Four states across ten thousand of people are expected to register, with the law firm counting about 40,000 drivers and about 22,000 taxi and hire car licence owners.
Maurice Blackburn Senior Associate Elizabeth O'Shea believes that if the class action is successful, then "the millions of dollars".
She said the settlement could be bigger than the largest country in the country – a Maurice Blackburn case in 2014 that won thousands of Black Saturday fishermen victims in Victoria $ 700 million in compensation.
"It's reasonable to think that the settlement will be higher than the largest settlement that has been achieved so far," Ms O'Shea said.
In the case against Uber, the lawyer will seek compensation for the loss of driver during the time of Uber entering the market in early 2014, and the taxi industry being deregulated.
Lawyers will also seek compensation for taxi and hire car licence plates since 2014
Ms O'Shea said Uber should not be allowed to "come in and not comply with the rules and get an advantage".
"It's quite clear that they managed to get market share and build their business by unlawfully," she said.
The firm expects to file the case by the year or early next year and was confident it will be successful, Ms O'Shea said.
"We are working with a team of very senior barristers who have confirmed the conclusion that we have come to ourselves," she said. "We think we have a good legal argument."
The case is being backed by UK litigation funder, Harbor.
NSW Taxi Council's chief executive Martin Rogers said the state government's $ 250 million "industry adjustment package", which paid $ 20,000 per plate – an arrangement that was capped at two plates – out of "majority" people out of pocket.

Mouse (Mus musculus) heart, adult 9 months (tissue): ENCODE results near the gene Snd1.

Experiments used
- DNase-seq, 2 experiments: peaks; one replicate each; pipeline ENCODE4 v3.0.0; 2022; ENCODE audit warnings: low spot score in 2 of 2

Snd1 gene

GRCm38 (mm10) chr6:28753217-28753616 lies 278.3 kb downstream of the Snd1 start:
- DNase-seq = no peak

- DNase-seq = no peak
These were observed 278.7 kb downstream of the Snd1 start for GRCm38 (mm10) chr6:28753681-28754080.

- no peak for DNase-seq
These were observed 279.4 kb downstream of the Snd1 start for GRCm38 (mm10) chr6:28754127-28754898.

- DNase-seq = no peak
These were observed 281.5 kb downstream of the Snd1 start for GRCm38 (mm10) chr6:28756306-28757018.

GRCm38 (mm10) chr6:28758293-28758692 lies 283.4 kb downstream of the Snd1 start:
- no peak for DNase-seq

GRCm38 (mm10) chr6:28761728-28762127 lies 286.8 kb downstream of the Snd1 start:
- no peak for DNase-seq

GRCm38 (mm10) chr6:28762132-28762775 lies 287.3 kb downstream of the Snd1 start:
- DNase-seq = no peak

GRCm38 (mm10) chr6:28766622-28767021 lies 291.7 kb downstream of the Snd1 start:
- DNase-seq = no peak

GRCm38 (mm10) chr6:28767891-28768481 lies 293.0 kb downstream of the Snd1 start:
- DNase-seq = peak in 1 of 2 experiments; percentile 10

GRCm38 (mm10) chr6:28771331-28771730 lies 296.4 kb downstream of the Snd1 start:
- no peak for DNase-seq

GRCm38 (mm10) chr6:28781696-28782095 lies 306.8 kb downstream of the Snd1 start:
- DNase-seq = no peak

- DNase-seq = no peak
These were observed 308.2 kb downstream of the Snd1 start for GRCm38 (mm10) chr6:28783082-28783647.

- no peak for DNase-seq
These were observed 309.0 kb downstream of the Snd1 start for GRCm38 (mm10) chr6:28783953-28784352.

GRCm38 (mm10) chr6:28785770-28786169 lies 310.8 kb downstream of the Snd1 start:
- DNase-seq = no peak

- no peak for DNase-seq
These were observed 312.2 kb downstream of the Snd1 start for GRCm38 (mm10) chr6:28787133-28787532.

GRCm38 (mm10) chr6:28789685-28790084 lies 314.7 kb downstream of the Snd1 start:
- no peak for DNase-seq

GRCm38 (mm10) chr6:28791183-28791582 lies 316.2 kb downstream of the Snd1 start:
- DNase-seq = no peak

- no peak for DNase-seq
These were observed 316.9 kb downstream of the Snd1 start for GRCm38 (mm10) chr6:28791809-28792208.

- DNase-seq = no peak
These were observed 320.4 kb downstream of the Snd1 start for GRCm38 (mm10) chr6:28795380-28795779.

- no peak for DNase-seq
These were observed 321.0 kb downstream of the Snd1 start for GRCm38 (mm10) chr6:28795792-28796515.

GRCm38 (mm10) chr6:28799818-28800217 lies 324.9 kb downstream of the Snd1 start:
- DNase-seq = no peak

"This has left people devastated, they have lost over $ 200 000 on an asset," Mr Rogers said.
"They're struggling to make ends and they've passed the age of working so the only option is to go on the pension."
This has left people devastated, they have lost over $ 200 000 on an asset that has many for their superannuation.
Martin Rogers, NSW Taxi Council
Cabs2000's managing director Shane Holley in Queensland said taxi drivers were significantly disadvantaged when Uber entered the market.
"The damage was massive and it was almost instantaneous," he said.
"We lost revenue through our customers. They had a big push to gain market share and it had a flow-on effect."
License plate owners lost "80 percent of the value" under the assistance package offered in Queensland that mirrored the arrangements in NSW, he said.
"There are families out there who have lost their homes and their future investments."
An Uber spokeswoman said despite a number of media stories about the case, the company had "not received any notification of a class action".
"We are focusing on our efforts on delivering a great service to riders and drivers in the cities where we operate," she said.
Transport Reporter at The Age